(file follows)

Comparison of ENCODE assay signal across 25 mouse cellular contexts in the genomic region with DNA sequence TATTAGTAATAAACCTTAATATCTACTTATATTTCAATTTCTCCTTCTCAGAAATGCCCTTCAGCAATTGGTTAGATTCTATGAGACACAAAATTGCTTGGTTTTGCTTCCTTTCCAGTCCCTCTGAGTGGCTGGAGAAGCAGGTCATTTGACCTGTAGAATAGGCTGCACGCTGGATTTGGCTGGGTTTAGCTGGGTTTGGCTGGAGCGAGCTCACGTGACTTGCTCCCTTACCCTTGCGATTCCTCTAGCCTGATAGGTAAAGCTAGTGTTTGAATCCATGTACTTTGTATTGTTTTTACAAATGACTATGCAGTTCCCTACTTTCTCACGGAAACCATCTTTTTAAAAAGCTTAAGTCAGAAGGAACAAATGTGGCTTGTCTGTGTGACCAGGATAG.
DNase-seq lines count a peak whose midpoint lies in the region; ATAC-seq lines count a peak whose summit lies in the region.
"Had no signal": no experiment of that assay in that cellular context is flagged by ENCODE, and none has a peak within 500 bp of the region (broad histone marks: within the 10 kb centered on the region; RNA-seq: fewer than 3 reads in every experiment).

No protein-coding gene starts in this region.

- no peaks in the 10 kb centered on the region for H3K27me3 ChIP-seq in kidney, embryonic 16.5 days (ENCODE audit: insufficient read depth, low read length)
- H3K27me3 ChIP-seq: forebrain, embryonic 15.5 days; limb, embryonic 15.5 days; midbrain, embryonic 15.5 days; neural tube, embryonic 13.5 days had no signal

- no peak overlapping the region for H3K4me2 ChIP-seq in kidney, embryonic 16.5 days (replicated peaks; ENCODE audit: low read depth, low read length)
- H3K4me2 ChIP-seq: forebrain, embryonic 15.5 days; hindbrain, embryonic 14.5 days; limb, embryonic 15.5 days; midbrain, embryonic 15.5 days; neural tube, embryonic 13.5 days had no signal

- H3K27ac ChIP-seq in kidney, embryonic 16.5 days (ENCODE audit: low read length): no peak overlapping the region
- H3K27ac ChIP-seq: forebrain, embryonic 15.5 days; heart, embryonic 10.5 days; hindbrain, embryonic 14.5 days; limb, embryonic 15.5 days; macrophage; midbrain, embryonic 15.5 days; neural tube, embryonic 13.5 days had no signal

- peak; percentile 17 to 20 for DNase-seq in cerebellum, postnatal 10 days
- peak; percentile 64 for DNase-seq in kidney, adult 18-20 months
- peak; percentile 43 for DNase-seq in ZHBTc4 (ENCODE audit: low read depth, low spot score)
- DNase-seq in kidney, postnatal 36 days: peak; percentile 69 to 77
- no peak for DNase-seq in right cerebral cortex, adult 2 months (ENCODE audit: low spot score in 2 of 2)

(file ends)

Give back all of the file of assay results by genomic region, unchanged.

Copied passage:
Comparison of ENCODE assay signal across 25 mouse cellular contexts in the genomic region with DNA sequence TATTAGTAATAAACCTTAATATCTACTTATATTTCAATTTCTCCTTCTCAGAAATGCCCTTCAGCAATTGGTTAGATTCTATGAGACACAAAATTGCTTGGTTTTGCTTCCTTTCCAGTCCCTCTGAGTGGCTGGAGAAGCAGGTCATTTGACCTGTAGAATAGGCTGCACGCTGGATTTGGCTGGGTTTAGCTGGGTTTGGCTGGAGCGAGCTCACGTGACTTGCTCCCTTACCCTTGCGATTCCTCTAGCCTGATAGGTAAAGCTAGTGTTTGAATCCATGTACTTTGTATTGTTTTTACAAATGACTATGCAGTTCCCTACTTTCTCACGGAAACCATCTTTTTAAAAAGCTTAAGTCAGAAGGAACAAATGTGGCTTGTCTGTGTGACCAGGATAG.
DNase-seq lines count a peak whose midpoint lies in the region; ATAC-seq lines count a peak whose summit lies in the region.
"Had no signal": no experiment of that assay in that cellular context is flagged by ENCODE, and none has a peak within 500 bp of the region (broad histone marks: within the 10 kb centered on the region; RNA-seq: fewer than 3 reads in every experiment).

No protein-coding gene starts in this region.

- no peaks in the 10 kb centered on the region for H3K27me3 ChIP-seq in kidney, embryonic 16.5 days (ENCODE audit: insufficient read depth, low read length)
- H3K27me3 ChIP-seq: forebrain, embryonic 15.5 days; limb, embryonic 15.5 days; midbrain, embryonic 15.5 days; neural tube, embryonic 13.5 days had no signal

- no peak overlapping the region for H3K4me2 ChIP-seq in kidney, embryonic 16.5 days (replicated peaks; ENCODE audit: low read depth, low read length)
- H3K4me2 ChIP-seq: forebrain, embryonic 15.5 days; hindbrain, embryonic 14.5 days; limb, embryonic 15.5 days; midbrain, embryonic 15.5 days; neural tube, embryonic 13.5 days had no signal

- H3K27ac ChIP-seq in kidney, embryonic 16.5 days (ENCODE audit: low read length): no peak overlapping the region
- H3K27ac ChIP-seq: forebrain, embryonic 15.5 days; heart, embryonic 10.5 days; hindbrain, embryonic 14.5 days; limb, embryonic 15.5 days; macrophage; midbrain, embryonic 15.5 days; neural tube, embryonic 13.5 days had no signal

- peak; percentile 17 to 20 for DNase-seq in cerebellum, postnatal 10 days
- peak; percentile 64 for DNase-seq in kidney, adult 18-20 months
- peak; percentile 43 for DNase-seq in ZHBTc4 (ENCODE audit: low read depth, low spot score)
- DNase-seq in kidney, postnatal 36 days: peak; percentile 69 to 77
- no peak for DNase-seq in right cerebral cortex, adult 2 months (ENCODE audit: low spot score in 2 of 2)